The quality of the included trials was mixed. Specifically, although all the trials stated that people received different treatments at random, two of them did not describe exactly how they did this. Also, none of the four trials described how they stopped people knowing which group they were going to be put into.
There is evidence to indicate an increase in bone mineral density at the femoral neck, lumbar spine and forearm after administration of bisphosphonates and at the lumbar spine and hip after zinc sulphate supplementation. The authors recommend that further long-term randomised control trials on different bisphosphonates and zinc supplementation therapies in people with beta-thalassaemia and osteoporosis are undertaken.
Osteoporosis is a systemic skeletal disease characterized by low bone mass and micro-architectural deterioration of bone tissue with a consequent increase in bone fragility and susceptibility to fracture. Osteoporosis represents an important cause of morbidity in people with beta-thalassaemia and its pathogenesis is multifactorial. Factors include bone marrow expansion due to ineffective erythropoiesis, resulting in reduced trabecular bone tissue with cortical thinning; endocrine dysfunction secondary to excessive iron loading, leading to increased bone turnover; and lastly, a predisposition to physical inactivity due to disease complications with a subsequent reduction in optimal bone mineralization.
A number of therapeutic strategies have been applied to treat osteoporosis in people with beta-thalassaemia, which include bisphosphonates, with or without, hormone replacement therapy. There are various forms of bisphosphonates, such as clodronate, pamidronate, alendronate and zoledronic acid. Other treatments include calcitonin, calcium, zinc supplementation, hydroxyurea and hormone replacement therapy for preventing hypogonadism.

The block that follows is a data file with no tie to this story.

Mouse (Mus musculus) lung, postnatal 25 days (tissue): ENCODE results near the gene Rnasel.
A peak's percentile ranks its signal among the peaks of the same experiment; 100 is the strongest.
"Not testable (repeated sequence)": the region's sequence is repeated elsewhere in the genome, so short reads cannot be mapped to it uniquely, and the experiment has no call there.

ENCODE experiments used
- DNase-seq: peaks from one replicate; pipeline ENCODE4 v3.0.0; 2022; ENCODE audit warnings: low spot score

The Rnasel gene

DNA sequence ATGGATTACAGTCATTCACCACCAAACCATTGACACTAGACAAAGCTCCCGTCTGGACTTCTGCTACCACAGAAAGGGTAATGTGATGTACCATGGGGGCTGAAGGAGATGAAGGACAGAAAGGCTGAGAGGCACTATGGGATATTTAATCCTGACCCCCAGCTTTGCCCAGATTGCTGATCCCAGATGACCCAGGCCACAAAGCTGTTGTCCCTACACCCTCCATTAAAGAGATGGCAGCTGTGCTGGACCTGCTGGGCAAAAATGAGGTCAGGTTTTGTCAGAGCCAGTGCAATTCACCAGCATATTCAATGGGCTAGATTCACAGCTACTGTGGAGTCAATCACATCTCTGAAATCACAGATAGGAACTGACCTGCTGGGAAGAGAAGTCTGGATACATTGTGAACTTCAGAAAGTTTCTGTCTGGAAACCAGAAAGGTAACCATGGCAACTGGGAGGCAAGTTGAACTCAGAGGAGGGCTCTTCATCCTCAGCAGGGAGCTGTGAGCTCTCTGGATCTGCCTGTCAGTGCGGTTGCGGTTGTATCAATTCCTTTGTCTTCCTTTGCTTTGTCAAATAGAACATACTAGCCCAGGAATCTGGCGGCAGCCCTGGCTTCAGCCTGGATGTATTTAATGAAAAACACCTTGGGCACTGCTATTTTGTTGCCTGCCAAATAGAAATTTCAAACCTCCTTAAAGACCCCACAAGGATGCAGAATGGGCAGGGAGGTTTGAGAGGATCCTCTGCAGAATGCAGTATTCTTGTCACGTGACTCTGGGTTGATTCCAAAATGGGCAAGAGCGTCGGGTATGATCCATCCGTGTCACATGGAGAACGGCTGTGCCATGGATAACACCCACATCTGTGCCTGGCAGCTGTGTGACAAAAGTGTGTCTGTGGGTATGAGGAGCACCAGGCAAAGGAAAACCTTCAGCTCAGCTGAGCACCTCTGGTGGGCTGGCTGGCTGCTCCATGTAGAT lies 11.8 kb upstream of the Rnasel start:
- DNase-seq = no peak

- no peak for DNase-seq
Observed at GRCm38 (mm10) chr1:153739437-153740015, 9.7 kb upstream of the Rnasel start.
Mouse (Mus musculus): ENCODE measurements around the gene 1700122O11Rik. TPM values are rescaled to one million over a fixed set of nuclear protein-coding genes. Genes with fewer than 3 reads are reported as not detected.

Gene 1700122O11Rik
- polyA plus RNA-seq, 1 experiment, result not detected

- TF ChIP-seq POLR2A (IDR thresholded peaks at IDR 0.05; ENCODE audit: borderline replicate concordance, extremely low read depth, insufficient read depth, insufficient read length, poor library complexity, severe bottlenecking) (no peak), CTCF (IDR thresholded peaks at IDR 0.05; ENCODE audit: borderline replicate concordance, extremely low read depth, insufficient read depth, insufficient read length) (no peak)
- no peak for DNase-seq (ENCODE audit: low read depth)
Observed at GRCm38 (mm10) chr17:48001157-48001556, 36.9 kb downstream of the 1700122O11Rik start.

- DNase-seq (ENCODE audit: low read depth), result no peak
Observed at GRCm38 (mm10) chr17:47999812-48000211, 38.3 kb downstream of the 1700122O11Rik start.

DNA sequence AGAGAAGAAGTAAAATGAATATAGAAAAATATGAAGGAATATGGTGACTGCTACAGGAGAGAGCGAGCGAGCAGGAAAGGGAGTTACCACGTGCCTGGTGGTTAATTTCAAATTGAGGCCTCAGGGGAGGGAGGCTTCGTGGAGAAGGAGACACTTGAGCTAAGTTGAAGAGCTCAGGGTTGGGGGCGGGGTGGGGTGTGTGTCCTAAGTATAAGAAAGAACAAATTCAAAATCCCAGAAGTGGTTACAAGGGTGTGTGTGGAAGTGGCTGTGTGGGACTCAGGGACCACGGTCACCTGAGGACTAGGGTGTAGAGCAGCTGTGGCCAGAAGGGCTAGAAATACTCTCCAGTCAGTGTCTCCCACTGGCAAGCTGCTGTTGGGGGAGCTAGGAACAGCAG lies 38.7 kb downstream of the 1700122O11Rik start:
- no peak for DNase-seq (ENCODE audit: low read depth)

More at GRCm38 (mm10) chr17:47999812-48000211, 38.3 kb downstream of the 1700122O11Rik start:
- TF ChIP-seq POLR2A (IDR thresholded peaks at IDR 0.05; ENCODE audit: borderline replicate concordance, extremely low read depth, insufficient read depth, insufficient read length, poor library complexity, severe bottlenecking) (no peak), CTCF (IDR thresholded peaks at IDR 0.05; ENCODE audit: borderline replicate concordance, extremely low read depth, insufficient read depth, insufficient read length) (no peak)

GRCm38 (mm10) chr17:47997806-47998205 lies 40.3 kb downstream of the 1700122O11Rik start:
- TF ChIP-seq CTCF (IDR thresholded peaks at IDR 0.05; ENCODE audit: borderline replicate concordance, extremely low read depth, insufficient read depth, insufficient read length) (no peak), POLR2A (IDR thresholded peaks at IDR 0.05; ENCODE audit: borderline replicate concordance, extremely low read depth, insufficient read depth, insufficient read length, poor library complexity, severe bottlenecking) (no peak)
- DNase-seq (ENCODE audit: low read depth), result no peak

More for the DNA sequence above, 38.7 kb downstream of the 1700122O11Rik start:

To review the evidence on the efficacy and safety of treatment for osteoporosis in people with beta-thalassaemia.
We searched the Cochrane Cystic Fibrosis and Genetic Disorders Group’s Haemoglobinopathies Trials Register comprising references identified from comprehensive electronic database searches and handsearches of relevant journals and abstract books of conference proceedings.
Date of most recent search: 04 February 2016.
Randomised, placebo-controlled trials in people with thalassaemia with a bone mineral density z score of less than -2 standard deviations for: children less than 15 years old; adult males (15 to 50 years old); and all pre-menopausal females above 15 years and a bone mineral density t score of less than -2.5 standard deviations for post-menopausal females and males above 50 years old.